Circulating levels of insulin-like growth factor-I (IGF-I) correlate with disease status in leprosy
1 Laboratory of Cellular Microbiology, Instituto Oswaldo Cruz, Rio de Janeiro, RJ, Brazil
2 Leprosy Laboratory, Instituto Oswaldo Cruz, Rio de Janeiro, RJ, Brazil
3 Sérgio Franco Laboratory, Rio de Janeiro, RJ, Brazil
BMC Infectious Diseases 2011, 11:339 doi:10.1186/1471-2334-11-339Published: 13 December 2011
Caused by Mycobacterium leprae (ML), leprosy presents a strong immune-inflammatory component, whose status dictates both the clinical form of the disease and the occurrence of reactional episodes. Evidence has shown that, during the immune-inflammatory response to infection, the growth hormone/insulin-like growth factor-I (GH/IGF-I) plays a prominent regulatory role. However, in leprosy, little, if anything, is known about the interaction between the immune and neuroendocrine systems.
In the present retrospective study, we measured the serum levels of IGF-I and IGBP-3, its major binding protein. These measurements were taken at diagnosis in nonreactional borderline tuberculoid (NR BT), borderline lepromatous (NR BL), and lepromatous (NR LL) leprosy patients in addition to healthy controls (HC). LL and BL patients who developed reaction during the course of the disease were also included in the study. The serum levels of IGF-I, IGFBP-3 and tumor necrosis factor-alpha (TNF-α) were evaluated at diagnosis and during development of reversal (RR) or erythema nodosum leprosum (ENL) reaction by the solid phase, enzyme-labeled, chemiluminescent-immunometric method.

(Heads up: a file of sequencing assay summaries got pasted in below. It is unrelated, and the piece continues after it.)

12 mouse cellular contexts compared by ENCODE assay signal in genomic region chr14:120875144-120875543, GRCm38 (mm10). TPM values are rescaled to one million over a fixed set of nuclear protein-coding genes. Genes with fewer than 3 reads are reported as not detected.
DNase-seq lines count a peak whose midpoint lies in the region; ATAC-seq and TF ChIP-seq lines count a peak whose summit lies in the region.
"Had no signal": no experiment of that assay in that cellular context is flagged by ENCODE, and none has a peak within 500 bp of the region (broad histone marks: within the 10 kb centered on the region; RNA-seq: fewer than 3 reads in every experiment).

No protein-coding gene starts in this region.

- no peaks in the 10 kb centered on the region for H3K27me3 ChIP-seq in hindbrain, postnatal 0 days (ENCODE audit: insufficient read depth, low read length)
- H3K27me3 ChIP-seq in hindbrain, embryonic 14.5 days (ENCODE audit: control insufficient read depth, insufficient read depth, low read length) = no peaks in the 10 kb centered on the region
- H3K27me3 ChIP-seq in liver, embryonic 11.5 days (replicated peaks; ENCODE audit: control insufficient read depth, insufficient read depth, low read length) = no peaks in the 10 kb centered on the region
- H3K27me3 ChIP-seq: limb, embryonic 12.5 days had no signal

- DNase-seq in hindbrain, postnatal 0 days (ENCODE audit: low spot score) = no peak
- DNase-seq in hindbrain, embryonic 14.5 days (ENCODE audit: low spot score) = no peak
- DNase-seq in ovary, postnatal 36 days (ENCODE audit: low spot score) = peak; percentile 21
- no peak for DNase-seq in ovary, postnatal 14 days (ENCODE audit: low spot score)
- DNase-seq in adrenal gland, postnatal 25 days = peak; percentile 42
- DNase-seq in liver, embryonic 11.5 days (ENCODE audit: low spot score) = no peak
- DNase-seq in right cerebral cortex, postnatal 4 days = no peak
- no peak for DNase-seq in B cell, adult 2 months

The circulating IGF-I/IGFBP-3 levels showed significant differences according to disease status and occurrence of reactional episodes. At the time of leprosy diagnosis, significantly lower levels of circulating IGF-I/IGFBP-3 were found in NR BL and NR LL patients in contrast to NR BT patients and HCs. However, after treatment, serum IGF-I levels in BL/LL patients returned to normal. Notably, the levels of circulating IGF-I at diagnosis were low in 75% of patients who did not undergo ENL during treatment (NR LL patients) in opposition to the normal levels observed in those who suffered ENL during treatment (R LL patients). Nonetheless, during ENL episodes, the levels observed in RLL sera tended to decrease, attaining similar levels to those found in NR LL patients. Interestingly, IGF-I behaved contrary to what was observed during RR episodes in R BL patients.
Our data revealed important alterations in the IGF system in relation to the status of the host immune-inflammatory response to ML while at the same time pointing to the circulating IGF-I/IGFBP-3 levels as possible predictive biomarkers for ENL in LL patients at diagnosis.